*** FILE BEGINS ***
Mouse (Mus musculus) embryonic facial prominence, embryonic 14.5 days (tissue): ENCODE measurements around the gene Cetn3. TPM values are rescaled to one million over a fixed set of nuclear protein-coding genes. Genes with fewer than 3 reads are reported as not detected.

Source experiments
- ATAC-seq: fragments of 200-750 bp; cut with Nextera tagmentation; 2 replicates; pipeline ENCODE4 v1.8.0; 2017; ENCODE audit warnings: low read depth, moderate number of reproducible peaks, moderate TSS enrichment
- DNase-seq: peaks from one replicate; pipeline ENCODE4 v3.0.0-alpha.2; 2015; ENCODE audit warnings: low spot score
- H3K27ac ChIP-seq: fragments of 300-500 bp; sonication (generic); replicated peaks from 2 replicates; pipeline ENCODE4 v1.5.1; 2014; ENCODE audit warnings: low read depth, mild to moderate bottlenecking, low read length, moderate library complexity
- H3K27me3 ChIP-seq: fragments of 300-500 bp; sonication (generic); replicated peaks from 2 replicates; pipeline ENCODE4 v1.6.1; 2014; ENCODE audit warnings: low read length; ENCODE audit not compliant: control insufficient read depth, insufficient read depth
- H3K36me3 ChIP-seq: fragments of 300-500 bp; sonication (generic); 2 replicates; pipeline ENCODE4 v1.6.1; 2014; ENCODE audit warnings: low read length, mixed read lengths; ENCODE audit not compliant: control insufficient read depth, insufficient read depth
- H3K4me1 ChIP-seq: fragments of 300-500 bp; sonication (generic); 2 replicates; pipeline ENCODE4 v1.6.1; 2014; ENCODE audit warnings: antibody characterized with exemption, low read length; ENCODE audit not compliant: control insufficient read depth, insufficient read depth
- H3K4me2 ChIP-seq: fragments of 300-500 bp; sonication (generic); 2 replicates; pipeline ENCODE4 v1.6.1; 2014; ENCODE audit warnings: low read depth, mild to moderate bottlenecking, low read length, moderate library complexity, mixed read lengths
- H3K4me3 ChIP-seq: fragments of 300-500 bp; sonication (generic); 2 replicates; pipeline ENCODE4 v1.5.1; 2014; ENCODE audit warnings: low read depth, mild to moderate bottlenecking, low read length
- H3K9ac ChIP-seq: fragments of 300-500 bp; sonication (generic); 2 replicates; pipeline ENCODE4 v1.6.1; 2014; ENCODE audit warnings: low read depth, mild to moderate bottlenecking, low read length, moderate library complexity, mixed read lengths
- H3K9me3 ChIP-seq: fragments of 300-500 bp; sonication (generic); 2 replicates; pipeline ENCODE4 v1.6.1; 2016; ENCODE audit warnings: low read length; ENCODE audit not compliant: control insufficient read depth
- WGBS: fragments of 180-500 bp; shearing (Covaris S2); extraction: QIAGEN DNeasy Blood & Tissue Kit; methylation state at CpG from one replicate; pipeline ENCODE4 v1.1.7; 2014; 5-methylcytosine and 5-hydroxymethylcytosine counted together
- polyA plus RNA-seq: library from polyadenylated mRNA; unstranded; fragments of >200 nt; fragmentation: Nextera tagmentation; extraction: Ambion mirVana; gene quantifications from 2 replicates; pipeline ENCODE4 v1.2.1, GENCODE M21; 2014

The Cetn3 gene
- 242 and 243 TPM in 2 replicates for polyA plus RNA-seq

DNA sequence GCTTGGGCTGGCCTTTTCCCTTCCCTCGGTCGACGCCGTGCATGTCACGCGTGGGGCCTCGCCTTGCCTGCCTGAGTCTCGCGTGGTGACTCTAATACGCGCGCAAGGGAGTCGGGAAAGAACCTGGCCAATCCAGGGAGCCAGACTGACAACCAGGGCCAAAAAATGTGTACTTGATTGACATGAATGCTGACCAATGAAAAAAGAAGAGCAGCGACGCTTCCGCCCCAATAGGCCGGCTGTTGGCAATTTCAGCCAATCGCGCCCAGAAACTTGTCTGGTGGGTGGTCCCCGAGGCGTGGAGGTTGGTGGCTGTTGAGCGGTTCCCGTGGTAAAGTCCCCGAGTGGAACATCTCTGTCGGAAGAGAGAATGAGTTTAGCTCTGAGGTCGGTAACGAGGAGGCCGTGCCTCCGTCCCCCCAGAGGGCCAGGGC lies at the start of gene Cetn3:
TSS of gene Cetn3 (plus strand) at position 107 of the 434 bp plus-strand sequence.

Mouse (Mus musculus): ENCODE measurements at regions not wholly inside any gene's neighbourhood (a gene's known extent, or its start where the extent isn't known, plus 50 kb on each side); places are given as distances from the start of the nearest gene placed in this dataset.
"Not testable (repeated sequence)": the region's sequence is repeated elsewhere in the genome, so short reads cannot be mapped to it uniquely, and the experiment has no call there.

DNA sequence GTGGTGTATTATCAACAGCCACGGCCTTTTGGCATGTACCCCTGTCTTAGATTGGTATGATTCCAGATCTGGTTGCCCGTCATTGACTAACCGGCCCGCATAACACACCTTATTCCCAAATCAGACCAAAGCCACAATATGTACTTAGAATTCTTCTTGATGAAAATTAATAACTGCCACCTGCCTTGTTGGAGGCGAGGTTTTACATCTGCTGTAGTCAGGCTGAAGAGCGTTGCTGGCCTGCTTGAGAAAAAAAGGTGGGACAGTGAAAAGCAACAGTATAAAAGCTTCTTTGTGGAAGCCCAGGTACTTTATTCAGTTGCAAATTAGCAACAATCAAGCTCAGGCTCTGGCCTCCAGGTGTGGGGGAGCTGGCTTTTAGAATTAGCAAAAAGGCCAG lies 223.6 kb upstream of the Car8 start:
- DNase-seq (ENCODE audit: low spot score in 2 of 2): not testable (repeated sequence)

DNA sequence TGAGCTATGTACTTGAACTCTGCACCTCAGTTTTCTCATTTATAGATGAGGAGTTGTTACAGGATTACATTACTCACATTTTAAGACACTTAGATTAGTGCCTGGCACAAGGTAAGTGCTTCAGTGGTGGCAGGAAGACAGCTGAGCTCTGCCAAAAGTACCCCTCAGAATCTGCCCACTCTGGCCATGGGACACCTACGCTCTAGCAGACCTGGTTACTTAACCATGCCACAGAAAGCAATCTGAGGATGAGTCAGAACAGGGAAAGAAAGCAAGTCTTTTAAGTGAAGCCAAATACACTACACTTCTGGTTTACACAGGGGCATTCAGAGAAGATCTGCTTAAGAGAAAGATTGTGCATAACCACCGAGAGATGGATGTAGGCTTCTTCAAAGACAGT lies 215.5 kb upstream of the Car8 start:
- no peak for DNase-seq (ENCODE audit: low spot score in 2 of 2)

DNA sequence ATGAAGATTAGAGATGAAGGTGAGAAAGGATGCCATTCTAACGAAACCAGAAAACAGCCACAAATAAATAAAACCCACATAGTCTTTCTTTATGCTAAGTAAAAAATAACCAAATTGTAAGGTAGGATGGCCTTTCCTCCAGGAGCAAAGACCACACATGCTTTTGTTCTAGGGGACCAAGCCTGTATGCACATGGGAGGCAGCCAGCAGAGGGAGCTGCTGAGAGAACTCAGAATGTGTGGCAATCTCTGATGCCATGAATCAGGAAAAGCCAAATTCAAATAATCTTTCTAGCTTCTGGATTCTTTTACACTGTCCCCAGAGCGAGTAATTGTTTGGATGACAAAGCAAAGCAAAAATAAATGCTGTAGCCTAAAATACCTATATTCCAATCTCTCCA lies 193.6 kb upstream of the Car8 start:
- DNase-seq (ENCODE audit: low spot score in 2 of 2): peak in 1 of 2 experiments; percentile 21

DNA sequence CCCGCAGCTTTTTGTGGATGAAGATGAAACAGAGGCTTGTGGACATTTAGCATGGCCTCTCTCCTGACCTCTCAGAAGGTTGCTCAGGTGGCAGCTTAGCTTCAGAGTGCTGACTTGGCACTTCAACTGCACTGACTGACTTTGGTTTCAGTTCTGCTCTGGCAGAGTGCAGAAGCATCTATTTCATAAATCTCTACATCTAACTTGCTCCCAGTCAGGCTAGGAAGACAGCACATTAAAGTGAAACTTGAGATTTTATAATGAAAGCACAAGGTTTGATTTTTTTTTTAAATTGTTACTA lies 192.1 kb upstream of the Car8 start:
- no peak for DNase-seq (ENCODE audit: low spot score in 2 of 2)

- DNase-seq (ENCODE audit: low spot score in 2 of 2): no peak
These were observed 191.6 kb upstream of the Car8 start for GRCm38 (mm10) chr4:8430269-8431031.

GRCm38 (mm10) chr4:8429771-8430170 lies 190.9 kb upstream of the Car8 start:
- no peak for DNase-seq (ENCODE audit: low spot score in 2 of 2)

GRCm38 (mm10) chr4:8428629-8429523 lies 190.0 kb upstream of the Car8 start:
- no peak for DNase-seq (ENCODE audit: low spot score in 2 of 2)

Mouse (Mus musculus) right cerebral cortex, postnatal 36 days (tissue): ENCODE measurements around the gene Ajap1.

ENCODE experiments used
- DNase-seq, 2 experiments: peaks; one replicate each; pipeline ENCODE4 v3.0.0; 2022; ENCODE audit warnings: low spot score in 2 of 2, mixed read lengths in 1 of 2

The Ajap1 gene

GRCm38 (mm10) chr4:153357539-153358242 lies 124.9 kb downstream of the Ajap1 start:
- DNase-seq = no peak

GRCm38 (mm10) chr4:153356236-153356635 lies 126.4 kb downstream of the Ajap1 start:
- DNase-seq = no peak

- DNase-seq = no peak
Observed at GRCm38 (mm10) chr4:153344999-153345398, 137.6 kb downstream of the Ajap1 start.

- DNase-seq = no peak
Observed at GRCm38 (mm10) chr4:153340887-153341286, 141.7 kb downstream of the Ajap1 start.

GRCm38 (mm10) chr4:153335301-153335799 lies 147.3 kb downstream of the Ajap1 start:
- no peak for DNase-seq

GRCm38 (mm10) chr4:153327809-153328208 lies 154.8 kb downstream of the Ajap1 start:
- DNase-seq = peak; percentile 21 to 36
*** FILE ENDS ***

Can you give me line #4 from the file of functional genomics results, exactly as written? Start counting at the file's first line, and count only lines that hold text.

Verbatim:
- DNase-seq: peaks from one replicate; pipeline ENCODE4 v3.0.0-alpha.2; 2015; ENCODE audit warnings: low spot score